Teaching children to care about and understand the need for disaster preparedness and the development of survival skills is a complex task. First, one must maintain an understanding of the emotional maturity, attention span, and worldly understanding of the child with whom they are dealing. Then, they must tailor their instruction and expectations to that. In addition to this, it is important to engage a child on these topics in a way that they enjoy and that is interesting to them. Here are ten suggestions that might be helpful to parents or other adults who are attempting to tackle the job of introducing kids to the concepts and skills of preparedness and survival.
It does not matter what the topic is, children learn skills and concepts best, when two things happen. The first is that they are allowed to learn and incorporate skills gradually. The second is that they see an immediate practical usefulness for these skills. The best way to accomplish this is to avoid introducing kids to huge concepts about preparedness, but to instead teach them small yet useful skills that you can build on later. This could be as simple as teaching a child how to sort food scraps for composting, or giving them the job of checking the deep freeze and pantry on a daily basis in order to determine which items need to be restocked.
Nothing is less motivating to a child than giving him or her meaningless busy work. It can be tempting to give a child busy work to keep him/her out of the adults’ hair, but the long-term results of doing this are never positive. Even the least savvy child will eventually figure things out. Teaching a child new skills is a messy process that is never easy. Parents need to understand that children are going to make mistakes and that they are going to have to help clean up the resulting messes. That shouldn’t stop parents from giving important jobs to children. In fact, kids need to understand that they play an important part in things, and that the tasks they perform are meaningful. So, if you are engaged in some prepping project, make sure your child feels that s/he is truly contributing.
Food production and storage is a key component of successful preparedness. Many parents make the mistake of giving their children individual jobs to do when it comes to these tasks, but they fail to make sure the children have an understanding of the entire process. For example, it only takes a few moments to show a child a jar of canned tomatoes in the pantry, and then explain to that child how that jar of tomatoes came from a plant he helped put into the ground a year ago. From there, the parent can explain to the child that their jar of tomatoes along with all of the other jars of canned goods will help feed the family for a few long time. They can also explain that even if a disaster were to make getting to the store impossible, the family could stay healthy eating the food that they have stored.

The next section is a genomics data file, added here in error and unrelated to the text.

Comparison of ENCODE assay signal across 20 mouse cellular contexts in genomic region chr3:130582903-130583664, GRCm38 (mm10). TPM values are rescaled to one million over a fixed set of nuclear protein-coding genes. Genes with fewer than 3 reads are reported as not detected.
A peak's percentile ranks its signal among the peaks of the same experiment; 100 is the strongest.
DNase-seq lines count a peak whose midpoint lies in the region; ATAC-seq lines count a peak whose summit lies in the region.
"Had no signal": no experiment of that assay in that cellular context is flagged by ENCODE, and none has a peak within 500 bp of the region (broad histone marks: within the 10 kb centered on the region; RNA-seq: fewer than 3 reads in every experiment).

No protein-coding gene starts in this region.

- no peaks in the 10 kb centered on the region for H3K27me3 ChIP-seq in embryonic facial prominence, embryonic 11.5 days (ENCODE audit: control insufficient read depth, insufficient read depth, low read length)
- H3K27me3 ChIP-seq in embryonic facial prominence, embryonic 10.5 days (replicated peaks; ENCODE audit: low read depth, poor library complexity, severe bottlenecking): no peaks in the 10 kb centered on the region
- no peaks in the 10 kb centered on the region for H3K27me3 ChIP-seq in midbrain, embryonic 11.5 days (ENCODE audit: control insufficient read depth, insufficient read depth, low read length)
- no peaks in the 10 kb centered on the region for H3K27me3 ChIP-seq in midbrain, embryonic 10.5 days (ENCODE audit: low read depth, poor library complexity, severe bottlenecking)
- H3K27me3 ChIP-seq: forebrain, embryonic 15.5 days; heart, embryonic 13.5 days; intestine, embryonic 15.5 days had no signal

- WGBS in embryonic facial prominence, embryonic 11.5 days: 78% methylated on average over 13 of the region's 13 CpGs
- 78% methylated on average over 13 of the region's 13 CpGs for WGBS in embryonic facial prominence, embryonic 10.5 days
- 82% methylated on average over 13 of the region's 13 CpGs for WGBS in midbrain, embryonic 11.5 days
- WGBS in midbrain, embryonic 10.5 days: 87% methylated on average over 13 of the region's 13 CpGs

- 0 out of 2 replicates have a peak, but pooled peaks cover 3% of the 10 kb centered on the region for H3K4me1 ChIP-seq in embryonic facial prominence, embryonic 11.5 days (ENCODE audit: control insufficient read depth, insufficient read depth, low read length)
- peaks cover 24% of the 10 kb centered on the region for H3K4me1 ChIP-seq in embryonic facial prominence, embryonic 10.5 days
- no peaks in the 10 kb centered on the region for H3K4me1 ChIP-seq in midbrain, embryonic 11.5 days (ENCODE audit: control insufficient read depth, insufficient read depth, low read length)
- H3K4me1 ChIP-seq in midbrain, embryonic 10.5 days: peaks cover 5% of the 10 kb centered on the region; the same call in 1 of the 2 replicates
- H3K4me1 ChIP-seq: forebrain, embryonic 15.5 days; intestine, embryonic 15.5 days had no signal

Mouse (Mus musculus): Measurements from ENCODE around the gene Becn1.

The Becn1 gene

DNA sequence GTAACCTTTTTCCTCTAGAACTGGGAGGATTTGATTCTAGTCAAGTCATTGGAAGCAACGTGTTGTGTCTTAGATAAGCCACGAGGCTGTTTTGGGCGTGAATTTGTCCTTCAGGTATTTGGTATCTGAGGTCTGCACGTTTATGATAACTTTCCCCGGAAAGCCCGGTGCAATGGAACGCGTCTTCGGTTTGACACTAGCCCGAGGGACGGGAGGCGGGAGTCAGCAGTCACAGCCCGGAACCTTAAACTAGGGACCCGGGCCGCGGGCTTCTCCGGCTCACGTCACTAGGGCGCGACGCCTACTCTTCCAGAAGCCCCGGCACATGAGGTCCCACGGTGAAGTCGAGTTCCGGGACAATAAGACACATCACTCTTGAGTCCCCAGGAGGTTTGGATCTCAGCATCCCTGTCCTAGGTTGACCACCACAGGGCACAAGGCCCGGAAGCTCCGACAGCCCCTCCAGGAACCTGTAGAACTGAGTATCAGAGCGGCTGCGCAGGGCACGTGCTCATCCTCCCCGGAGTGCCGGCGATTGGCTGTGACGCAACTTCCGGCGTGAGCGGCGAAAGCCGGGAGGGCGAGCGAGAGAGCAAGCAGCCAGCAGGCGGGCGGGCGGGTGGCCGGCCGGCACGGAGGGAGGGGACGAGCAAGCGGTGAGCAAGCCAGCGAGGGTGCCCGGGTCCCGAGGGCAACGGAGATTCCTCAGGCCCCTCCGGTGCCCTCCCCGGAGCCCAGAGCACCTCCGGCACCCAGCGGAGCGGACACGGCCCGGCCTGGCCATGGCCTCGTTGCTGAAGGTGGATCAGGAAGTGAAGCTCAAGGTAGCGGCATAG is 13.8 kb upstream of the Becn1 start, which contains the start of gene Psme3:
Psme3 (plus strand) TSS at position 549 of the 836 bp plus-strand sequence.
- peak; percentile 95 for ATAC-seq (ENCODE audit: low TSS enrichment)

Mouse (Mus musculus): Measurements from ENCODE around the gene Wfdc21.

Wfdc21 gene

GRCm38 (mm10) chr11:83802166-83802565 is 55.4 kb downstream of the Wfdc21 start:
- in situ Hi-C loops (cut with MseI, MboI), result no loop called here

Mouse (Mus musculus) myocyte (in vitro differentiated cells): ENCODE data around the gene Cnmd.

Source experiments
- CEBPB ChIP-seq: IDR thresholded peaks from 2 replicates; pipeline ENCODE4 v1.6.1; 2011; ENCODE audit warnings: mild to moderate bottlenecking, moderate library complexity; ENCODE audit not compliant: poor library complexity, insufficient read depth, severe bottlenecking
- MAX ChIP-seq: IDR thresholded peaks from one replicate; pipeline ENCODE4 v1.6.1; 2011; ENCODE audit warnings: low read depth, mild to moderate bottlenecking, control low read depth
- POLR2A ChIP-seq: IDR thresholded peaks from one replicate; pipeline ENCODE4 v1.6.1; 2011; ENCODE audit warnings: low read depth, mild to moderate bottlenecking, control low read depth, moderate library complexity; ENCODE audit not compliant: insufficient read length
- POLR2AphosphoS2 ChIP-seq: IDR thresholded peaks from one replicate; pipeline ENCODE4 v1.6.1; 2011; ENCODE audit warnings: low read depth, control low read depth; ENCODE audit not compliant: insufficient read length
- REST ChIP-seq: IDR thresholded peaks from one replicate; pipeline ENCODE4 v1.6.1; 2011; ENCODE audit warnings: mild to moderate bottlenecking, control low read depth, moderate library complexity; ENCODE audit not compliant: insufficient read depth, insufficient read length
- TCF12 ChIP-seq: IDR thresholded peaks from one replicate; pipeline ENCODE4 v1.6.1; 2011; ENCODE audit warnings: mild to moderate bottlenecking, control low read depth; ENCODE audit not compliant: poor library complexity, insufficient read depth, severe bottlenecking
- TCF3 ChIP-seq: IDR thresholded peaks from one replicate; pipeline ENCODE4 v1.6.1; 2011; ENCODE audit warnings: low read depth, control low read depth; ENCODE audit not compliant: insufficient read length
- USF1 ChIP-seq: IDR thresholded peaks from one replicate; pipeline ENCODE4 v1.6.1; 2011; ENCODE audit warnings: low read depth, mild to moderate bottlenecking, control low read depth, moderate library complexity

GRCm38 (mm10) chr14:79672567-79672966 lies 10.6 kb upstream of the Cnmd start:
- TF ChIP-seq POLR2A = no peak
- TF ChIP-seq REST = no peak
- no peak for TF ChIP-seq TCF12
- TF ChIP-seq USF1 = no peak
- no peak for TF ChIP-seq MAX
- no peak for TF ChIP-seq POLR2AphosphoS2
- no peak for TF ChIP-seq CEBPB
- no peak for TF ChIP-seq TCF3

One great way to reinforce a skill is to have a child teach that skill to somebody else. When children demonstrate and explain a survival skill to a younger friend or sibling, they gain self-confidence and a new understanding of what they are doing and why they are doing it. If the child who is doing the teaching needs to work on a skill repetitively, teaching that skill to others gives him/her the opportunity to repeat the work themselves without it feeling like drudgery or punishment. Of course, the younger children also benefit. They get attention from an older friend or sibling that kids often crave, and they probably have more fun than they would if they were learning from boring old mom and dad.
Roughing it is a great way to teach kids outdoorsman ship skills that they may need to use in emergency situations down the road. Make it fun! Create a check list of skills each kid should learn and demonstrate, and then offer a reward and lots of praise when they succeed. After the child has met his or her goals, mom or dad can opt to tell them how the skills they have learned might be valuable in a situation where disaster or other tragedy has struck.
The family’s weekly, bi-weekly or monthly trip to the grocery store is a great opportunity to educate children about purchasing, storing, and rotating paper goods, dry goods, food, and other supplies. During these trips, parents can introduce their children to the butcher, military surplus store owner, and other members of the community that they can utilize when they eventually want to stock up their own reserves. When they are finished helping with the shopping, children can be taught how to sort the groceries into items that are to be used immediately, items to be saved for use in a few months, and items that are stockpiled in the event of a true emergency.
There are many reasons that family make survival learning and preparedness a priority. Some of these reasons can be hard to understand for younger children. They can also be frightening. Parents should use their best judgment when determining what children should be exposed to. It may help to remember that many of the skills that are needed for children to become survivalists can be taught in ways that are enjoyable and that don’t cause children undo alarm. Parents can wait to tell their children the reasons why they are learning these skills until they are older and better prepared.
At the end of the day, there are no magic formulas for preparing kids for the future or for unknown crises or disaster. It just takes common sense, patience, and mentoring.
Thank you for subscribing to the Final Prepper! Whenever I post a new article (usually once per day), or have something interesting to share, you will receive an email.